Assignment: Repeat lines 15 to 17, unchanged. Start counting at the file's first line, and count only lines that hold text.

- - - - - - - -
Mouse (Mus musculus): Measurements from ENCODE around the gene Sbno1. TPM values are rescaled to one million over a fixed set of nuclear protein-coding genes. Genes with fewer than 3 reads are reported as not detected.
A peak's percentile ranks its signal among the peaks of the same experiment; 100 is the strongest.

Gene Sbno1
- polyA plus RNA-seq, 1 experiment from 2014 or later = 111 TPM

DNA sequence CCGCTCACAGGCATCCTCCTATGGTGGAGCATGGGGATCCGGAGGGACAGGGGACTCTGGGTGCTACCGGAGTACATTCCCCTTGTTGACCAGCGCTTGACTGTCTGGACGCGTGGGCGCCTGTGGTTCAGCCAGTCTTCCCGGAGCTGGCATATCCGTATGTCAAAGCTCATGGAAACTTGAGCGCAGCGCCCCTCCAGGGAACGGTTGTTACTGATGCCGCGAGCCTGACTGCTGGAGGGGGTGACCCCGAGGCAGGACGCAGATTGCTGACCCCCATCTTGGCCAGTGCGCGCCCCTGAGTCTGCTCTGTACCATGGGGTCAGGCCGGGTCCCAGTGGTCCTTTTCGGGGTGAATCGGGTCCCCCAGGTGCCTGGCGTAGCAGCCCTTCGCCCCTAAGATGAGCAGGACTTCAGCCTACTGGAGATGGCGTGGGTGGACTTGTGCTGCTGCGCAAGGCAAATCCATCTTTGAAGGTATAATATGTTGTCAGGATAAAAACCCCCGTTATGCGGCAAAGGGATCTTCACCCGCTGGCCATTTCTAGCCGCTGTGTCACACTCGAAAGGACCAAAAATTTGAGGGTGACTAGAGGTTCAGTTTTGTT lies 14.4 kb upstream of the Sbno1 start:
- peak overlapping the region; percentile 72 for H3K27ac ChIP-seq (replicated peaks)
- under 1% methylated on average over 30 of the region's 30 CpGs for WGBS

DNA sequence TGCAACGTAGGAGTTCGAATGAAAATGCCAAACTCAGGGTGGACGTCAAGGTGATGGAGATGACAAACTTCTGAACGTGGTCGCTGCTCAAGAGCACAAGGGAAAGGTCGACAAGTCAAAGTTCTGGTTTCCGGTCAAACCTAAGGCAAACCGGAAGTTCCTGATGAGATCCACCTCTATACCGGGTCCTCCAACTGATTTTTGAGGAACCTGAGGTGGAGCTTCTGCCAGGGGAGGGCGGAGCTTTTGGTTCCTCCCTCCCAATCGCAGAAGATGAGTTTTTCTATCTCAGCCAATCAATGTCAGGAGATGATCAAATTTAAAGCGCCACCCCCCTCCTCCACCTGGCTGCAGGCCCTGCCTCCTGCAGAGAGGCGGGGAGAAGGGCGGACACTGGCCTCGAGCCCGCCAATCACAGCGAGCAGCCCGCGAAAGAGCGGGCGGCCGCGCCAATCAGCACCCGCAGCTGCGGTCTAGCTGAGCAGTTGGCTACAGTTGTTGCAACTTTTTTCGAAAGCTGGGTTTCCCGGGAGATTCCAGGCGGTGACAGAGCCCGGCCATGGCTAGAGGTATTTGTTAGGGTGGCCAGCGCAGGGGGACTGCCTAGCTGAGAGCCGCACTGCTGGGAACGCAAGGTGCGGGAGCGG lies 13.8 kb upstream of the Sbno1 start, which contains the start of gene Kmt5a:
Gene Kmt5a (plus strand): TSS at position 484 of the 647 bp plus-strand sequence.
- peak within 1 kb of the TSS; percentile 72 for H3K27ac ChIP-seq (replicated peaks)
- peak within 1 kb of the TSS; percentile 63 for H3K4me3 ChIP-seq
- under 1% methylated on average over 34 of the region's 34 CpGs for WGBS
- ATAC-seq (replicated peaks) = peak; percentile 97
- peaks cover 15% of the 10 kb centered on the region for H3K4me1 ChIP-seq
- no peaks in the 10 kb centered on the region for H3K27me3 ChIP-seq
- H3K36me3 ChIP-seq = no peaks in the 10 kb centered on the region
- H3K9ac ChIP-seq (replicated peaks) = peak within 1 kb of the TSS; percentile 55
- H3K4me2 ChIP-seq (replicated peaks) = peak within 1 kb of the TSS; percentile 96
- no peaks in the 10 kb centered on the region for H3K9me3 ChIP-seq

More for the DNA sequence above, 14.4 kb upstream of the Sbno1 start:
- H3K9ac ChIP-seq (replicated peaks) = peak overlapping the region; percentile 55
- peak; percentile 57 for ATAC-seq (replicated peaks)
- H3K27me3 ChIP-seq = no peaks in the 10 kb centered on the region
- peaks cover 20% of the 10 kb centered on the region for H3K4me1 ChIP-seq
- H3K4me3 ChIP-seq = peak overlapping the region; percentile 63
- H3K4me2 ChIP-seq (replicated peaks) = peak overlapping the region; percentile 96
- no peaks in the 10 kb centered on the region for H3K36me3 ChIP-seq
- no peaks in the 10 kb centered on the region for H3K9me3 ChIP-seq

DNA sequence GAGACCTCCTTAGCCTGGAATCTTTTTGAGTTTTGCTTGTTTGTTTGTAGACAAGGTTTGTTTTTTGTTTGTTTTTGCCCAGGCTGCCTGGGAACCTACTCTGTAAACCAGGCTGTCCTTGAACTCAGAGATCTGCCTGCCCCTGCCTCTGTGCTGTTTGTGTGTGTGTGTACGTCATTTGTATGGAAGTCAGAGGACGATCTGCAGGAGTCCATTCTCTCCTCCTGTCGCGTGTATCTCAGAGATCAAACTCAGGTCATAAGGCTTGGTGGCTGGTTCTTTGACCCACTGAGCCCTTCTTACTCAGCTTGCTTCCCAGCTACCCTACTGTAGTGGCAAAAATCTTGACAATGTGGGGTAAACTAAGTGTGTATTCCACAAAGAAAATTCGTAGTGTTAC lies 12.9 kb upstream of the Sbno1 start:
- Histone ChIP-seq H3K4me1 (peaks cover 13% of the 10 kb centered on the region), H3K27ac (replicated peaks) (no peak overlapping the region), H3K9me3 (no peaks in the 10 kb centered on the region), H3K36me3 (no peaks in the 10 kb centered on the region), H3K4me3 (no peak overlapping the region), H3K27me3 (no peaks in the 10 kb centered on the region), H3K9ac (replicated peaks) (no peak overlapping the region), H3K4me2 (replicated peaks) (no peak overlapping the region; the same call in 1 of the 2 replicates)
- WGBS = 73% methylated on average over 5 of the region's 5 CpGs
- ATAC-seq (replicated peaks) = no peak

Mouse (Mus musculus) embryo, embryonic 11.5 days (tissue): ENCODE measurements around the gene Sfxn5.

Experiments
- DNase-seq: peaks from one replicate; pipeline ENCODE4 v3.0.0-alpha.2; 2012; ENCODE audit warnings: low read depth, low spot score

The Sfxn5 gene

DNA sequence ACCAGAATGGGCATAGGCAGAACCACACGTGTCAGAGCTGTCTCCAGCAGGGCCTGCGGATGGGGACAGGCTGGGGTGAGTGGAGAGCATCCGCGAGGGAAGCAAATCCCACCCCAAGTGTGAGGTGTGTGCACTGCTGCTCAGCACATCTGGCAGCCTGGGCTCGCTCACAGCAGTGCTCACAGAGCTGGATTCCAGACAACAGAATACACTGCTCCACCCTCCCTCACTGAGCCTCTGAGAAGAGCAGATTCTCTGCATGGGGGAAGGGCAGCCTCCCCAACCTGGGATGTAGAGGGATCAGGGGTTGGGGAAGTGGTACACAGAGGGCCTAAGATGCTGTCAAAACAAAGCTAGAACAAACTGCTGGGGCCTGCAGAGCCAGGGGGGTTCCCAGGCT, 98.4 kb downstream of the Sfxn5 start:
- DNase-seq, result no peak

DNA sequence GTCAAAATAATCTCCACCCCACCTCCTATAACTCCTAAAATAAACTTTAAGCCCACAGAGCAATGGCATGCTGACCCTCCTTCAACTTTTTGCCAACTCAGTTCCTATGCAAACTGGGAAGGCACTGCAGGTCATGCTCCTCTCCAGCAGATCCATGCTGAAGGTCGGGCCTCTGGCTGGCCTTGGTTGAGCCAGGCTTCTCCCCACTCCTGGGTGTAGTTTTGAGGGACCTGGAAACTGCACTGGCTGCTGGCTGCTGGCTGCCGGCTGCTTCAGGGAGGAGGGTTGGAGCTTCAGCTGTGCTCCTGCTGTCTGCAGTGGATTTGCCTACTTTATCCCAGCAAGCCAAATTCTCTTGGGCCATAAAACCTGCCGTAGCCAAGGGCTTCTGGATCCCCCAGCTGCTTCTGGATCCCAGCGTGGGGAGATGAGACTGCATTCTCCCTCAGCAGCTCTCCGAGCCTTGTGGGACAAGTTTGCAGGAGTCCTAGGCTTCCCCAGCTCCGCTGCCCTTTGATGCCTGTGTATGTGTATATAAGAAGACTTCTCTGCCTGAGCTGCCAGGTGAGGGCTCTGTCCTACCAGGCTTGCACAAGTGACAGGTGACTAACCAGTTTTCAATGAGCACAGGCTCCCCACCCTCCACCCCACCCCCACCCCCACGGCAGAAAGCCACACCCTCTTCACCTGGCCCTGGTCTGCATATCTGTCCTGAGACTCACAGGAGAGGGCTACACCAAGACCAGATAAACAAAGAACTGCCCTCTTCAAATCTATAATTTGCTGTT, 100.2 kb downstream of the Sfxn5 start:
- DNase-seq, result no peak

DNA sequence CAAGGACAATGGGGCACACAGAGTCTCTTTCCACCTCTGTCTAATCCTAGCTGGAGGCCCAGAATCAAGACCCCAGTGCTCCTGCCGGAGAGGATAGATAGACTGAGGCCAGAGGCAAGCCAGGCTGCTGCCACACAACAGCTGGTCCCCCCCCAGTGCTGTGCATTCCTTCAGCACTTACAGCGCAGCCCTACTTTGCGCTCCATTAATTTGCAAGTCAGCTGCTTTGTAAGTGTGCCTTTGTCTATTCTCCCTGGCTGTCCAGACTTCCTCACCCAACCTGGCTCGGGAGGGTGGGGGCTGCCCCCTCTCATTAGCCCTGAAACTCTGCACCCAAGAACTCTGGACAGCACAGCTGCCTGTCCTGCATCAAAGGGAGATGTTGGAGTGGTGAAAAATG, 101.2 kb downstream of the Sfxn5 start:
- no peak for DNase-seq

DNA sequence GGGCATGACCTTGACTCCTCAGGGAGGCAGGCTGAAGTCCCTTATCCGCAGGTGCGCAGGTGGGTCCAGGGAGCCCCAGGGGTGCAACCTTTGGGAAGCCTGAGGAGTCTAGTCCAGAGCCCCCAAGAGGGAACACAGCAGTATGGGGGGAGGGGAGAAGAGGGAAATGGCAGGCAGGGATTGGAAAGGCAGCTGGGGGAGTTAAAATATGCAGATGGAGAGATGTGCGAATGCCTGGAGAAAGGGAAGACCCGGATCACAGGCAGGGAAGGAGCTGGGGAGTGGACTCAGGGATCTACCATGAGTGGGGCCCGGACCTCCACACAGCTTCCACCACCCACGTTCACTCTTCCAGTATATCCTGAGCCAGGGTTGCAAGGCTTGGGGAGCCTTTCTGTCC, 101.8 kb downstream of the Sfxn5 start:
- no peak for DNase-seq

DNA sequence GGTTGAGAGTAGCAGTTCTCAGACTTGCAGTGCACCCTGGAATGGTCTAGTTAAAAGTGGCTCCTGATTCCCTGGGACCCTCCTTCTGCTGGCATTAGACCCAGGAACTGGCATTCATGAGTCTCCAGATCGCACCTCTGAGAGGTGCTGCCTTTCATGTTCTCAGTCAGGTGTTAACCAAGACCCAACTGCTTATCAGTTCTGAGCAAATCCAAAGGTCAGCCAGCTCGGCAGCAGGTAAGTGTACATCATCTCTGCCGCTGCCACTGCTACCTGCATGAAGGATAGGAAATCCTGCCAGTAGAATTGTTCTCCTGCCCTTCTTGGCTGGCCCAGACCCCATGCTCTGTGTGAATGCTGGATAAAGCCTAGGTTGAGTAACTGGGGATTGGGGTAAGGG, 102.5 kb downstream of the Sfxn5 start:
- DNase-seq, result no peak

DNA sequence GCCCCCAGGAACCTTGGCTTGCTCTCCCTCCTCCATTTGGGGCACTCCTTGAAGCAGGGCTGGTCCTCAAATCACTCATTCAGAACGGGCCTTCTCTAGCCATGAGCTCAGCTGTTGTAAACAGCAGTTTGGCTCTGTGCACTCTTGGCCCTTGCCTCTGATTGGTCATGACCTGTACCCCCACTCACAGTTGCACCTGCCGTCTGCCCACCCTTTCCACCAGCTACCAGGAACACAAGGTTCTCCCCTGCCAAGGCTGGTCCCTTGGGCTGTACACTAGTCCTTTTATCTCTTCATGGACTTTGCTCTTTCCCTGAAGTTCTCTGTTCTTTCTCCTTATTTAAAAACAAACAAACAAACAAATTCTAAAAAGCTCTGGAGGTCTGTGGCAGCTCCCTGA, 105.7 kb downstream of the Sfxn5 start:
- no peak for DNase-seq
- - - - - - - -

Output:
- no peaks in the 10 kb centered on the region for H3K27me3 ChIP-seq
- H3K36me3 ChIP-seq = no peaks in the 10 kb centered on the region
- H3K9ac ChIP-seq (replicated peaks) = peak within 1 kb of the TSS; percentile 55